Ronald is telling a story about Berlitz joining other women in the village to drink quantities of wine, he’s laughing and she is, too, confessing to liking the thick rich taste of the homemade stuff, Ronald has a grainy video on his mobile showing them carrying on, we all howl and it rumbles my middle uncomfortably. They are in harmony together, visible play and respect and collaboration.

Olga Susanna’s father is hard of hearing, they explain, but without any shortage of things to say. He launches into stories of his youth in guiding mule trains over the mountains delivering salt to villages hundreds of kilometers around, moist half closed eyes gleaming like marbles in the deep wrinkle folds of his handsome face. All the while he cuts reeds lengthwise with a flashing machete, his rough yellow fingernails stark against the haft, thin cords will be worn into twine later in the evening. Olga Susanna leans up close to her father to shout in his ear, yes, he would like some potatoes, we huddle over no two alike soup bowls, the children politely insist that I use the metal spoon even if this means they eat with the plastic. I drink two more brimming cups of medicine.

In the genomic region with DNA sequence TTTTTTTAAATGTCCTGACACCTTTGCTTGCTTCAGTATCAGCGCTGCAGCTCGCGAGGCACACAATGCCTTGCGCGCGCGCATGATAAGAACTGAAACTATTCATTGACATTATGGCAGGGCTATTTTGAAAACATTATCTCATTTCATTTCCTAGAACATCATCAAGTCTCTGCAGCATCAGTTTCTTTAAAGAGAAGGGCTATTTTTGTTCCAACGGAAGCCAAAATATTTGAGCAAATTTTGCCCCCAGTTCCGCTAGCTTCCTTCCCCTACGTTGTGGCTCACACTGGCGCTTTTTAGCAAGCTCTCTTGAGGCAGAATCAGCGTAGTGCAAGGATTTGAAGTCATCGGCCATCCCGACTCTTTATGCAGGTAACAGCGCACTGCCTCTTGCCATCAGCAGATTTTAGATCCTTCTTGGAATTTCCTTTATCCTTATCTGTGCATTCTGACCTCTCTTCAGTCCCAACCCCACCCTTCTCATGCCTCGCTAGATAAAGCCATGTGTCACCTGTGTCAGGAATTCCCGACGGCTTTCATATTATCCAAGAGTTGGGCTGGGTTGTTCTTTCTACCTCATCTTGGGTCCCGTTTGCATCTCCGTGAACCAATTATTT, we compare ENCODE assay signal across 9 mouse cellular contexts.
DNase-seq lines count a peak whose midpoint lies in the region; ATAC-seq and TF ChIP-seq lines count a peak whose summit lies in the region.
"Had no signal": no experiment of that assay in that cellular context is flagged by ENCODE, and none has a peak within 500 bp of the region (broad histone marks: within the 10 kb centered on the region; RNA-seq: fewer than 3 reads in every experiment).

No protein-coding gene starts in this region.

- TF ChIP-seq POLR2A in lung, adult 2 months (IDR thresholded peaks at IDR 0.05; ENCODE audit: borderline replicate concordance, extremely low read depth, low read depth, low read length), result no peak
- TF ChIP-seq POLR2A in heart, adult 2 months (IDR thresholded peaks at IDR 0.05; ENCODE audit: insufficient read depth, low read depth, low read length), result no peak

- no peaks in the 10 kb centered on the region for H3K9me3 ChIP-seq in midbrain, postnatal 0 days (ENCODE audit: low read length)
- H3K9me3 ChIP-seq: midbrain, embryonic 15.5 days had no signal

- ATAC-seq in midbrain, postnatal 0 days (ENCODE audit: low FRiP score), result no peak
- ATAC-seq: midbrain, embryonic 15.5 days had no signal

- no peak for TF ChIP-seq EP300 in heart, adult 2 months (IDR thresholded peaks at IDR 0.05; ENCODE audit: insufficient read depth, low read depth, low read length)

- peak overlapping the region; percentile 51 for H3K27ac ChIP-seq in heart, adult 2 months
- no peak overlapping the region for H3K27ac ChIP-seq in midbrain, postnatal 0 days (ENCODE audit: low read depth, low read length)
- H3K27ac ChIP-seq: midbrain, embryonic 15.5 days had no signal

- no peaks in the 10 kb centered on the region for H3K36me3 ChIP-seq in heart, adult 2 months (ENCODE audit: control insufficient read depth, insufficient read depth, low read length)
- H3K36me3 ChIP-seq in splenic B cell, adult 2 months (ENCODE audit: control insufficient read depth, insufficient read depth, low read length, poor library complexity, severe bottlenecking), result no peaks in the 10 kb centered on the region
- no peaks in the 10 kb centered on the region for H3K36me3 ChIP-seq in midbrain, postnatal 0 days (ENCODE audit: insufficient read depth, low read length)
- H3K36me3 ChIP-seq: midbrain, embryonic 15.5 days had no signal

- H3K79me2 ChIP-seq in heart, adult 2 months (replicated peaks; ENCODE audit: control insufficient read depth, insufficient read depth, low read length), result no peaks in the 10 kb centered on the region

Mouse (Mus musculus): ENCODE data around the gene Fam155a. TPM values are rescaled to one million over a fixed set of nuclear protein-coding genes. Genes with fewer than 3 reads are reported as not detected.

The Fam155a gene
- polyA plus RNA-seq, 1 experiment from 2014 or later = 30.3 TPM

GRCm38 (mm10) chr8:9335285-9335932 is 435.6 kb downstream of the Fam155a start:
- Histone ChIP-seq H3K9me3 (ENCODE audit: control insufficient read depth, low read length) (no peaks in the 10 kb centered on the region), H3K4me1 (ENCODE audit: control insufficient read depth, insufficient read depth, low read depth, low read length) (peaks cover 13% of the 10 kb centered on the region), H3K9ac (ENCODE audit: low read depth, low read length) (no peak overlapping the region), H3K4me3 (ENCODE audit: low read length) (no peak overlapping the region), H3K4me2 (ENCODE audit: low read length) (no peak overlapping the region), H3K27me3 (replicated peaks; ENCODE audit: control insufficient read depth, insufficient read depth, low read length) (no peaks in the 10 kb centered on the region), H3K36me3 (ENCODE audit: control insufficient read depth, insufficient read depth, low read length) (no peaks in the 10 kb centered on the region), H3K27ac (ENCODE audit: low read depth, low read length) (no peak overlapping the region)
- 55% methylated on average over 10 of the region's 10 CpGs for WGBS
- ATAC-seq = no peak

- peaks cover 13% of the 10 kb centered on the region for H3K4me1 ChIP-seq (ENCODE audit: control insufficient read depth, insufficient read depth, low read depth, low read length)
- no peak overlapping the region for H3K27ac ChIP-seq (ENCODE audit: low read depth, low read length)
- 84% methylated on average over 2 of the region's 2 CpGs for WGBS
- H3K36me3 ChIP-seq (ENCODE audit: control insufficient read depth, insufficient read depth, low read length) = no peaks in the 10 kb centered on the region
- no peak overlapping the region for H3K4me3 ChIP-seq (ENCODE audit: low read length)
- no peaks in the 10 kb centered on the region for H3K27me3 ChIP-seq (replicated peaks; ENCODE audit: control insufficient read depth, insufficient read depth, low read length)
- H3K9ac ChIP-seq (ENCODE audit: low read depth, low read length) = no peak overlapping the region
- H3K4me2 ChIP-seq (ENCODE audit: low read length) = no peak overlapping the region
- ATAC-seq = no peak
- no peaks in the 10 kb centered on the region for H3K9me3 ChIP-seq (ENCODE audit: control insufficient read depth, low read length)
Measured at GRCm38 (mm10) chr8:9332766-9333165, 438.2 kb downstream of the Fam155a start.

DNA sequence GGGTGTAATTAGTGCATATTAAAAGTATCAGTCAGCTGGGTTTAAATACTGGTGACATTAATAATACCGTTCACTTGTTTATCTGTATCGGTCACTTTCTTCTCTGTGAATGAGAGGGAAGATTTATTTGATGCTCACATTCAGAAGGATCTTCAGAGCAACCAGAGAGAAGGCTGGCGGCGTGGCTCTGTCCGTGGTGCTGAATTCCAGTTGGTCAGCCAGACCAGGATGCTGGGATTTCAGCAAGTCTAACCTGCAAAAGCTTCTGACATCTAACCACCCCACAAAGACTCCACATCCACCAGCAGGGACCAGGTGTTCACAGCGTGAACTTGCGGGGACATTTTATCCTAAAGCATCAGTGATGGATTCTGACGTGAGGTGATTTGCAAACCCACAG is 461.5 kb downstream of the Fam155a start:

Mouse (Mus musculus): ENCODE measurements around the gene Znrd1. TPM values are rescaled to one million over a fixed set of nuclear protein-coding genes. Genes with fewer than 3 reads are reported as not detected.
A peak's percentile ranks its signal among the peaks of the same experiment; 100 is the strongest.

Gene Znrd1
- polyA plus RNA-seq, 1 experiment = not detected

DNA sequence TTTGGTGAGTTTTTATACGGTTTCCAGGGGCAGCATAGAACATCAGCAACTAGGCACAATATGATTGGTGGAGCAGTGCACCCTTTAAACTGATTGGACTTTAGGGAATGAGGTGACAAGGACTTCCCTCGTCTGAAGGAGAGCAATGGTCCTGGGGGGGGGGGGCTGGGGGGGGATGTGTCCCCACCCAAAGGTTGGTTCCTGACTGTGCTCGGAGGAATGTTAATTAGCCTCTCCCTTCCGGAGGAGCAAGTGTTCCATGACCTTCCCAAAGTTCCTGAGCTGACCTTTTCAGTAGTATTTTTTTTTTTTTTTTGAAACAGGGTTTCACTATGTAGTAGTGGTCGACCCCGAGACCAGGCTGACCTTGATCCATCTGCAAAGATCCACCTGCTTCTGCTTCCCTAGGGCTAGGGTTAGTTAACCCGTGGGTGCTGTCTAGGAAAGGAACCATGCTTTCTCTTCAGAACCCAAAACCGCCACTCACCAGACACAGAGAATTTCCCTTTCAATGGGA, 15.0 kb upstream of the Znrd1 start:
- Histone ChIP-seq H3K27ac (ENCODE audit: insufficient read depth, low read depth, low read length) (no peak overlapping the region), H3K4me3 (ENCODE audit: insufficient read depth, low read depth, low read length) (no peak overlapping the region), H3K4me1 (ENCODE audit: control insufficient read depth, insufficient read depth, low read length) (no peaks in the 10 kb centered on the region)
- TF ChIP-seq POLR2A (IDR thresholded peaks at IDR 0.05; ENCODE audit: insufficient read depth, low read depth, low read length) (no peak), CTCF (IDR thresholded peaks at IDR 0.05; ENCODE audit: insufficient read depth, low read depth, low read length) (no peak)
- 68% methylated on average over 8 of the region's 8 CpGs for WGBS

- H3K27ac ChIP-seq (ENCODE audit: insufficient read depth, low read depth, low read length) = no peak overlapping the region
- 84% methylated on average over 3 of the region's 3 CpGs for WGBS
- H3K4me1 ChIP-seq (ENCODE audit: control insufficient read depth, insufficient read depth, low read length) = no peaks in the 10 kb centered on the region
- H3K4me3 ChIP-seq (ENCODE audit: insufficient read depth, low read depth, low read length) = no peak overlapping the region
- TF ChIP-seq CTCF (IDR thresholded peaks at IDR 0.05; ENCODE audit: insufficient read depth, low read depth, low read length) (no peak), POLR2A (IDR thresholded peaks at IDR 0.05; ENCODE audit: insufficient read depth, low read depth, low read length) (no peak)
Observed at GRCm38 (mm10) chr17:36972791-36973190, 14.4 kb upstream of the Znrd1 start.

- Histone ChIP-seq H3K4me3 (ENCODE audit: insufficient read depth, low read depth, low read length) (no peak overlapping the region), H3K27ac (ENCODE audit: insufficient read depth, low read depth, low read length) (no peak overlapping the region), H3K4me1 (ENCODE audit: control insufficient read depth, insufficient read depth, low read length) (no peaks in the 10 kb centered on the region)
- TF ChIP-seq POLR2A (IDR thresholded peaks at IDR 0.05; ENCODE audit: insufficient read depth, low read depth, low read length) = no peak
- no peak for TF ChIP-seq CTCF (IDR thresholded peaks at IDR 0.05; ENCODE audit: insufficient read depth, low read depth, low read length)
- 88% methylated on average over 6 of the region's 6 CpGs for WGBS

More stories in darkness, the air has a density that comes from family and community, familiarity. Ronald sets up a place for me to sleep, I go to bed with my body still astral in fever but with my consciousness quiet in the beauty and kindness here. The next morning they brighten at my presenting as visibly improved, I’ll bounce the baby on my knee and airplane her as Berlitz eats breakfast, I’ll listen rapt to Olga Susanna unpretentiously lecture on Chachapoyan history. Our thick hugs and smiles and parting met eyes, then I’m off into the mud for the valley, humbled by the sense of loving vitality above.

Peru postcard

Drinking tradition: Everyone at the table, in this case six of us, one bottle of beer open at a time though many in ready reserve. Two glasses total, one stays at the center of the table, the other is passed from drinker to drinker counterclockwise. The drinker pours, saluts everyone, clinks the open bottle, drinks at her or his own pace, sure, chugging is okay but not expected, then dumps the backwash into the middle-of-the-table glass, which will ultimately be discarded. When we move the operation outside to the campfire, the on deck drinker holds the bottle of beer while the one cup is being consumed, the backwash is just flung into the grass.